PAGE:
Rubels blueberries from Whitehorse Meadows Organic Blueberry Farm. Photo copyright 2014 by Zachary D. Lyons.

These are Rubels blueberries from Whitehorse Meadows Farm. They are a domesticated wild huckleberry from the East Coast. The berries are small and full of flavor, and they remind me of the wild blueberries we used to pick while hiking up Cadillac Mountain in Maine’s Acadia National Park. I remember I used to eat my weight in them.

A saffron crocus in full bloom at Phocas Farms. Photo courtesy Phocas Farms.

A saffron crocus in full bloom at Phocas Farms. Photo courtesy Phocas Farms.

Our pal Jimmy, from Phocas Farms, tells us that he’s still got some saffron crocus corms available today for you to plant to grow your own saffron, and that if you get them today, you still have time to get them in the ground so that you can harvest them this fall! Yep, these beauties bloom in the fall. See those gorgeous red threads in the flower above? That’s the saffron. So grab some today, and start your own little saffron plantation! Oh, and he’s got a little bit of last year’s saffron harvest left, too!

Lodi apples from ACMA Mission Orchards. Photo copyright 2013 by Zachary D. Lyons.

Lodi apples from ACMA Mission Orchards. Photo copyright 2013 by Zachary D. Lyons.

Guess what? It is already apple season! The first apples of the year are now arriving at your Ballard Farmers Market. They tend to be tart, green-skinned varieties, like Ginger Gold, Gravenstein, Shamrock, and these organic Lodi apples from ACMA Mission Orchards.

Carrots from Nash's Organic Produce. Photo copyright 2014 by Zachary D. Lyons.

Carrots from Nash’s Organic Produce. Photo copyright 2014 by Zachary D. Lyons.

Nash’s Organic Produce is going carrot crazy this week! Besides these sweet and crunchy bunch carrots, they’ve got plenty of their five-pound bags of Nash’s Best Carrots, as well as big bags of juicing carrots. So get down with your bad, carrot-loving self today at your Ballard Farmers Market!

Cherry plums from Tiny's Organic. Photo copyright 2014 by Zachary D. Lyons.

Cherry plums from Tiny’s Organic. Photo copyright 2014 by Zachary D. Lyons.

From the pages of the confused fruit handbook come these cherry plums from Tiny’s Organic Farm. But unlike so many other stone fruits that have been hybridized to create things like apriums, pluots, nectarcots, peachcots and more, cherry plums are actually a true plum, not a cross betwixt cherry and plum. They get their name from their small, cherry-like size and their color. But they have the flavor and texture of a plum. So mix it up this week and try yourself something new… or actually old, in this case.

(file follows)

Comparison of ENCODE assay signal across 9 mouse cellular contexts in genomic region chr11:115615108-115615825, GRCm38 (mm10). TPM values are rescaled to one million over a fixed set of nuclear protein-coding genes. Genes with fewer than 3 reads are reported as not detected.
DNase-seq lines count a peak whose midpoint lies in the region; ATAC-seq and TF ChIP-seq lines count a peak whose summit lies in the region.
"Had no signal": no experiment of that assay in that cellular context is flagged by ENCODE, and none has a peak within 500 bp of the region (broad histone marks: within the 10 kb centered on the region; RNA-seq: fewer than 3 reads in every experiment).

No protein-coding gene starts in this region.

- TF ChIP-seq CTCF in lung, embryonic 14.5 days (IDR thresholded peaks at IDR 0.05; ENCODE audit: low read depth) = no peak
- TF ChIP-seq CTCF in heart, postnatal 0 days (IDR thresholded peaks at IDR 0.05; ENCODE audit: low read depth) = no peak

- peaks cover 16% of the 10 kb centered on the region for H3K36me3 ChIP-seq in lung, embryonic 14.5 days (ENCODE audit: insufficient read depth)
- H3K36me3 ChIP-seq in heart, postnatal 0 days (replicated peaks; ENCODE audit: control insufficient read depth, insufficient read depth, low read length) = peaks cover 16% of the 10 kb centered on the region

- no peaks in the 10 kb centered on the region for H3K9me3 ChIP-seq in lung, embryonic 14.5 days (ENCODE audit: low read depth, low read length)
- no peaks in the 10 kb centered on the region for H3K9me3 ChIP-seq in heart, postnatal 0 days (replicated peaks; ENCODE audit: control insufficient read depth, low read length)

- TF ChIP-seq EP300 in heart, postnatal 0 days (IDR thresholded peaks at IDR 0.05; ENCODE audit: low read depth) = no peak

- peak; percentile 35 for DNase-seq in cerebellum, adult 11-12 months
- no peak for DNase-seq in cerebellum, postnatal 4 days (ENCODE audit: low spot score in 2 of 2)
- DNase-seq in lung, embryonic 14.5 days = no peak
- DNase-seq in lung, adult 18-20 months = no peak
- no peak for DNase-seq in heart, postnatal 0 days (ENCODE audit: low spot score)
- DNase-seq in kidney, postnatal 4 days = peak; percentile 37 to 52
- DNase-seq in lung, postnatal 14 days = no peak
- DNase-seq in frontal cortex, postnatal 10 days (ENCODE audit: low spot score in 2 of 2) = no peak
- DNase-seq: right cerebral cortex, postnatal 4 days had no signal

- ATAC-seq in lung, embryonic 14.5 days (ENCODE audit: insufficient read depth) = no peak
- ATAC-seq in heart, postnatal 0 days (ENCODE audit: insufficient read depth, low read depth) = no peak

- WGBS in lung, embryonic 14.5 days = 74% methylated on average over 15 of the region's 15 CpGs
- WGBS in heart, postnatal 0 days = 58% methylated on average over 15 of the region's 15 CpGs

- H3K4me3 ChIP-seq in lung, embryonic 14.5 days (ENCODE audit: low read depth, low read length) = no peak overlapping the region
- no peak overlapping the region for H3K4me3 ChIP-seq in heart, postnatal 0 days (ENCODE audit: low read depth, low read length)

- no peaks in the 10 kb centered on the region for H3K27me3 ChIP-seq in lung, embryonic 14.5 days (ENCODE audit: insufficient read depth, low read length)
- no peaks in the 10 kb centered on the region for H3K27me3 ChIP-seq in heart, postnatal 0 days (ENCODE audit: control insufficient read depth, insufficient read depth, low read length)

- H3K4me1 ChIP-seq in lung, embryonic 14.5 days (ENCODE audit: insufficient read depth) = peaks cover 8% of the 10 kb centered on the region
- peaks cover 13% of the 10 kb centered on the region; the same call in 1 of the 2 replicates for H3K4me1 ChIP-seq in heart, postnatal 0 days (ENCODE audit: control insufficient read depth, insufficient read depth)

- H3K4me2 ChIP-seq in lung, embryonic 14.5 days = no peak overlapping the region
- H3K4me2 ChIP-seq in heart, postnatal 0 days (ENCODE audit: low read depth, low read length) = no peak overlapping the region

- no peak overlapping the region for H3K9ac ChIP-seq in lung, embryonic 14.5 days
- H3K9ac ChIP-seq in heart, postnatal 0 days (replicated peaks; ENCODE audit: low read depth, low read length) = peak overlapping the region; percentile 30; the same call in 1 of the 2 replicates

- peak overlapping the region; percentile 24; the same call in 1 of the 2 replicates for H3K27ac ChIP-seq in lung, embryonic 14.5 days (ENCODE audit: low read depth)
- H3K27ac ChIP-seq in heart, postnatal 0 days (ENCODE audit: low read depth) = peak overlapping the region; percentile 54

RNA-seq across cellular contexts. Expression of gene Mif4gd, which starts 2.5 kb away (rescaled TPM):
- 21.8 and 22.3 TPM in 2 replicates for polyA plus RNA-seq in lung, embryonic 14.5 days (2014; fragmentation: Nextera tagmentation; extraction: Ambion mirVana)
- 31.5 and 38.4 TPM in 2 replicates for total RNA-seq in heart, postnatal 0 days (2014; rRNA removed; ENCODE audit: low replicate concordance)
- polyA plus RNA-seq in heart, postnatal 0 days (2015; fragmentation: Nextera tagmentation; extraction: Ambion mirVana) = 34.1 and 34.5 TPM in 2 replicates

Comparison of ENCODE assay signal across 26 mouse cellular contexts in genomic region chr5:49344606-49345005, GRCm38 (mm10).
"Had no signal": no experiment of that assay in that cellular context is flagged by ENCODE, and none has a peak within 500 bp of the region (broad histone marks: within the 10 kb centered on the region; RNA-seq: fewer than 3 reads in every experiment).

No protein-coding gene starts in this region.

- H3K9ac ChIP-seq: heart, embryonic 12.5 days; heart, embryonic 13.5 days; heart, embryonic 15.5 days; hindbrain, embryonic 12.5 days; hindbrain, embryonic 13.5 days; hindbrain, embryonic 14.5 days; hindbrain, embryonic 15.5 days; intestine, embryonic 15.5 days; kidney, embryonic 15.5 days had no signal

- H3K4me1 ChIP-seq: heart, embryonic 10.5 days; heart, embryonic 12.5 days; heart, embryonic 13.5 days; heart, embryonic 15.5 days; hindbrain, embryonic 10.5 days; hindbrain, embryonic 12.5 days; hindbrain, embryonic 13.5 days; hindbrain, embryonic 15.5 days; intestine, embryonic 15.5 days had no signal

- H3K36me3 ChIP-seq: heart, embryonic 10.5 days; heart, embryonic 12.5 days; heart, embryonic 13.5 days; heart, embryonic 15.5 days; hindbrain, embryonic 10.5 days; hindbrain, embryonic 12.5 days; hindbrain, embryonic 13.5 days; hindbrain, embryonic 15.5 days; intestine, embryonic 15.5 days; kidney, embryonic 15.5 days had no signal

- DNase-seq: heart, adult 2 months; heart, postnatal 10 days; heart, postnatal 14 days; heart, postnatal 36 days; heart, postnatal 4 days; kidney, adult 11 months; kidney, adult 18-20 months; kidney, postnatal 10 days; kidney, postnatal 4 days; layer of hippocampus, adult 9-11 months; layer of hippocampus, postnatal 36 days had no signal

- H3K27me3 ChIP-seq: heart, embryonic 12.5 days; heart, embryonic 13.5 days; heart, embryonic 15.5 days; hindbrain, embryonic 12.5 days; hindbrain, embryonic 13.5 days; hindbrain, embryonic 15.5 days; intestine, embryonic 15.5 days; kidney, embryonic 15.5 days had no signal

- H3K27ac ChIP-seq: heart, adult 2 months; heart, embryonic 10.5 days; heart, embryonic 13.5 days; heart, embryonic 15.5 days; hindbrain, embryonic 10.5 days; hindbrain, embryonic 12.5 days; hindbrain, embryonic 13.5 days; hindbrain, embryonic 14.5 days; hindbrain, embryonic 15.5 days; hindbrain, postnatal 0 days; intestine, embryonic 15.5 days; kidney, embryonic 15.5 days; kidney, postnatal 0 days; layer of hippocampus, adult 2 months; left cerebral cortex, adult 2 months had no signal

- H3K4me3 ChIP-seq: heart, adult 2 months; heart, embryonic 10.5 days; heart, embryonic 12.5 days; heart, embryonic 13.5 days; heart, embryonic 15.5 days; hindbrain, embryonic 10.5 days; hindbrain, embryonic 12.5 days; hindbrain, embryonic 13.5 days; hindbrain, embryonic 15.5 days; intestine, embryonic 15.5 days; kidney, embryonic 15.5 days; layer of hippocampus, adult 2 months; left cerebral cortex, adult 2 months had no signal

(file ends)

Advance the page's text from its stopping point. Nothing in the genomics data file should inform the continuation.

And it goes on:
Baby cabbages from Stoney Plains Organic Farm. Photo copyright 2014 by Zachary D. Lyons.

Baby cabbages from Stoney Plains Organic Farm. Photo copyright 2014 by Zachary D. Lyons.

And under the heading of learning something new every day comes these little, baseball-sized baby cabbages from Stoney Plains Organic Farm. You see, after they harvest the full-sized cabbages in the field, they leave the cabbage plant there, and it grows a second, smaller head of cabbage… this cabbage. Who knew? So, if you need just enough cabbage for one serving of cole slaw, or perhaps you want to braise or grill little, individual servings of cabbage, this is for you!

Rosa-Hale peaches from Martin Family Orchards. Photo copyright 2014 by Zachary D. Lyons.

Rosa-Hale peaches from Martin Family Orchards. Photo copyright 2014 by Zachary D. Lyons.

Free-stone peaches have arrived. There is a family of peaches, all with the word “Hale” in their names, and these are the big, yellow, sweet and juicy peaches for which Washington is famous. They come freely off of their pits, ergo the term “free-stone,” and that makes them ideal for cooking and canning, as well as just eating fresh. Think of the pies, cobblers, preserves, salads, and more! These particular peaches are Rosa-Hale peaches from Martin Family Orchards.

Soft-ripened Tallulah cheese from Glendale Shepherd. Photo courtesy Glendale Shepherd.

Soft-ripened Tallulah cheese from Glendale Shepherd. Photo courtesy Glendale Shepherd.